EU Slaps Meta With Record €1.2 Billion Fine Over Sending User Data To US

Meta has been handed a fine worth €1.2 billion (nearly 1.3 billion USD) in Europe over improper handling of user data and violating data transfer rules. This is the largest fine ever imposed on a company ever since General Data Protection Regulation (GDPR) privacy law came into effect five years ago. In its official press release, the European Data Protection Board says Meta transferred a huge amount of data belonging to European users and shifted it to storage servers located in the US by leveraging standard contractual clauses (SCCs) since 2020.

To recall, the European Court of Justice nullified the data agreement between the US and the European Union, once known as the Privacy Shield, over concerns regarding surveillance and other intelligence-related activities. In the same order that was issued in 2020, the court also tightened the restrictions around SCC, a legal framework that was widely used by companies for cross-continent data transfer to the US.

The fine on Meta comes after an investigation by the Irish Data Protection Authority (IE DPA), which flagged "systematic, repetitive and continuous" infringement of the data transfer rules. Following the fine on Meta, the authorities in the EU bloc and the US are now actively brainstorming over a new data transfer framework that will be implemented this year. While the fine is a big deal in itself, what is really going to hurt Meta is the immediate order and an amended data transfer framework.

Flawed and dangerous, says Meta

The EDPB has ordered Meta to stop processing and transferring data of EU citizens within six months. In December 2022, the European Commission announced the beginning of discussions over a new data transfer framework between the US and EU that will pave the way for "safe trans-Atlantic data flows." The framework includes clauses like deleting personal data when longer needed for the task it was collected for, limited access to intelligence agencies, and independent redressal mechanism for users.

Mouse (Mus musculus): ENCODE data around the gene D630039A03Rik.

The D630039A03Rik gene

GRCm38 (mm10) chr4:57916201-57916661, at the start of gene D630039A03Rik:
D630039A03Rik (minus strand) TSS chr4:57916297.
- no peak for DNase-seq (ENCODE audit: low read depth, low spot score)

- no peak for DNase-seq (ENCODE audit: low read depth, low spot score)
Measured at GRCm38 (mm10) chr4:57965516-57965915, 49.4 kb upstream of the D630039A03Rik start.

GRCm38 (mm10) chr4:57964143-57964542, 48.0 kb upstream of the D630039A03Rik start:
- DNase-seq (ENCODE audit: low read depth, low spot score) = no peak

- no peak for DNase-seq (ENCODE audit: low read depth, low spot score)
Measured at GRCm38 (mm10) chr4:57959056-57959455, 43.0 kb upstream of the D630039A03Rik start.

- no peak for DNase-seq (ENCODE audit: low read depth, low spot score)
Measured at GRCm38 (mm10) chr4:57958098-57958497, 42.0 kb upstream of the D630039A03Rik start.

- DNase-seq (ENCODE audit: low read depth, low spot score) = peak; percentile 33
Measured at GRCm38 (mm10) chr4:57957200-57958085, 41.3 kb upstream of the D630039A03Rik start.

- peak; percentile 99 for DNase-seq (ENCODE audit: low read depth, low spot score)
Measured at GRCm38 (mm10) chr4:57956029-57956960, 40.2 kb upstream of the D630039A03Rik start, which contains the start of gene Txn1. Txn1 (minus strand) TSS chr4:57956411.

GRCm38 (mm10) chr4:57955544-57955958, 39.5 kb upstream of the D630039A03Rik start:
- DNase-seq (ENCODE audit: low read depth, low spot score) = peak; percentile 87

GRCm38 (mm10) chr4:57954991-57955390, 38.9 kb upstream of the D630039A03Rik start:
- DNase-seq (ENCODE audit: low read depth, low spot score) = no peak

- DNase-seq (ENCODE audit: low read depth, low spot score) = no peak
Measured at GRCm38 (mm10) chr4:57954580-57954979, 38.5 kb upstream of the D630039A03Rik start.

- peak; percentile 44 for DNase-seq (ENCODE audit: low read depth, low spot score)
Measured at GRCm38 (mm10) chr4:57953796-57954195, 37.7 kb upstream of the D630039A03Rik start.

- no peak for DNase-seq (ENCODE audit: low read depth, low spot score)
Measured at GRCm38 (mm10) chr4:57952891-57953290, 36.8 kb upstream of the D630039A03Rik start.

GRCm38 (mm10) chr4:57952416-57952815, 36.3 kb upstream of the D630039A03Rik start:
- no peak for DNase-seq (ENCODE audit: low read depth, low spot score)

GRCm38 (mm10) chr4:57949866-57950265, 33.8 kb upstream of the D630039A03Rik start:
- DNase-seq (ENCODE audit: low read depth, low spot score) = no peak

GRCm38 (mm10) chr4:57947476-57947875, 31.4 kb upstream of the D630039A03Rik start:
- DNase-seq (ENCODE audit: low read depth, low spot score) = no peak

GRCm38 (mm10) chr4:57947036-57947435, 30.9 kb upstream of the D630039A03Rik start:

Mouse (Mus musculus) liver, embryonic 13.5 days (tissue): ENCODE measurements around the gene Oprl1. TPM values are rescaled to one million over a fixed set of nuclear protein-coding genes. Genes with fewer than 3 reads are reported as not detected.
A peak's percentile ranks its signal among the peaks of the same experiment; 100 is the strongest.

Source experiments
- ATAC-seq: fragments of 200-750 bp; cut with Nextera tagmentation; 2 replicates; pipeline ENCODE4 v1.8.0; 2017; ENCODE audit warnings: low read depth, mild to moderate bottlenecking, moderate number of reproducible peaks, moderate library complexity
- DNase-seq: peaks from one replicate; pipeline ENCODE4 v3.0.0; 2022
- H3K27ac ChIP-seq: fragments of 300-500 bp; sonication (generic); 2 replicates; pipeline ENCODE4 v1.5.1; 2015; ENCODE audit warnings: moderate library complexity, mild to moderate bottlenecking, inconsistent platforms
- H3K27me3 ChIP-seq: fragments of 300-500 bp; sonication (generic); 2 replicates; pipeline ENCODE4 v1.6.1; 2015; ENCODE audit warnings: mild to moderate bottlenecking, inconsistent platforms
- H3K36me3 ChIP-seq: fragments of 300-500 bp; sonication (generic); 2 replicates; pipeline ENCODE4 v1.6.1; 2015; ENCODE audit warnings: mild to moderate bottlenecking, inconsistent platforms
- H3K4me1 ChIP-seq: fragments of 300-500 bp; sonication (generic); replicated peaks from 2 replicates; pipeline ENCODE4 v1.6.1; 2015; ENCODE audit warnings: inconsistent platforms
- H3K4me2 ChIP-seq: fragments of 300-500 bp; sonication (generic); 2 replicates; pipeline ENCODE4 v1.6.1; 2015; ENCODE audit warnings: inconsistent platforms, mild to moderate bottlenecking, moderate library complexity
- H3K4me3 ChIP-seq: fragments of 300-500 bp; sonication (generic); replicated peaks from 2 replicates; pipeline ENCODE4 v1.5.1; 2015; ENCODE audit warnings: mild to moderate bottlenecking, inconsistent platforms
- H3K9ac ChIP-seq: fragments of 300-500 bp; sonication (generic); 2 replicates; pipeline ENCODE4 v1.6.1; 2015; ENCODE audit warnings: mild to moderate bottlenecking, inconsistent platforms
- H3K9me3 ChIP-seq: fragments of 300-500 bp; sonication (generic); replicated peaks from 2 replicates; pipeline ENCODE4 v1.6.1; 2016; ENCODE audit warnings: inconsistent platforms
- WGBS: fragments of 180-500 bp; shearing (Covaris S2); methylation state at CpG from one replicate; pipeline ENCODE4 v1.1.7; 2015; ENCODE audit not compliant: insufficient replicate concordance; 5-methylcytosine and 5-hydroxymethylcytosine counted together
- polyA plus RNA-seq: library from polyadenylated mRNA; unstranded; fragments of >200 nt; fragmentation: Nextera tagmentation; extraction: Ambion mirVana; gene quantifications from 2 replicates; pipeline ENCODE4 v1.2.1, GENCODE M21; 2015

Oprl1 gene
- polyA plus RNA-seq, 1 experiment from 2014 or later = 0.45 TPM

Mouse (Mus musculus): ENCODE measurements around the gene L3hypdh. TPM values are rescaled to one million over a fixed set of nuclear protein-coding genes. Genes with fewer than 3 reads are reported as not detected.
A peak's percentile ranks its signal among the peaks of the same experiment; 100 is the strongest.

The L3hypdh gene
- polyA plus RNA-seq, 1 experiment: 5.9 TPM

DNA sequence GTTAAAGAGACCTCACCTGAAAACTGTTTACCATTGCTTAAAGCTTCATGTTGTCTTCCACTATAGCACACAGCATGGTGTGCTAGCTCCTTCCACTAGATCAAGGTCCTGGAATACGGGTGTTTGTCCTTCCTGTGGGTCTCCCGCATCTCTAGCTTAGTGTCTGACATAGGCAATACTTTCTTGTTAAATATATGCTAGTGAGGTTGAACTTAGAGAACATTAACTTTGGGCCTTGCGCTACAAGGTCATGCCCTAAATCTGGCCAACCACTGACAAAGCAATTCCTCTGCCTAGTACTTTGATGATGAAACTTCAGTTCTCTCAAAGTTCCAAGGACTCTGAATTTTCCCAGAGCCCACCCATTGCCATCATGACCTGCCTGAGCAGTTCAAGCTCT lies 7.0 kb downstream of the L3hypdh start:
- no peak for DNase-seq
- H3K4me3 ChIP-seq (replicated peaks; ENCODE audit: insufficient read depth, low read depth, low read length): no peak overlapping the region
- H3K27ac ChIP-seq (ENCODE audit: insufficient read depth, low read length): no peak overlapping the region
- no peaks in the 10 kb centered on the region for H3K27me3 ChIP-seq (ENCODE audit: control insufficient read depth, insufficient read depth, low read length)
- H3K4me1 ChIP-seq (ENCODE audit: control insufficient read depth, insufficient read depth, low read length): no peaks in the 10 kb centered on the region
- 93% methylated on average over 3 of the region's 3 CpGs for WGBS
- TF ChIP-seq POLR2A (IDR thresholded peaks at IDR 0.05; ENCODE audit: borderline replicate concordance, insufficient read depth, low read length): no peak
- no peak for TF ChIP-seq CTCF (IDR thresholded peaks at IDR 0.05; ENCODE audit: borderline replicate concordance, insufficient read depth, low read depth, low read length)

Meta, on the other hand, hasn't been a fan of the shrinking scope of SCC in the past and has even threatened that it would be forced to shut down the operation of services such as Instagram in the EU. In its annual report for 2022, Meta said that "if a new transatlantic data transfer framework is not adopted and we are unable to continue to rely on SCCs," it will have no alternative than winding down Instagram and Facebook in the region.

Meta has until November to comply with erasing or bringing back all the data it has collected since 2020. Meta's president of global affairs, Nick Clegg, says the decision is "flawed, unjustified and sets a dangerous precedent" for all companies with operations that rely on data transfers between the EU and the US. The company is going to appeal the billion-dollar fine and will also ask the court to stay the deadline for erasing or moving back the data to the EU soil.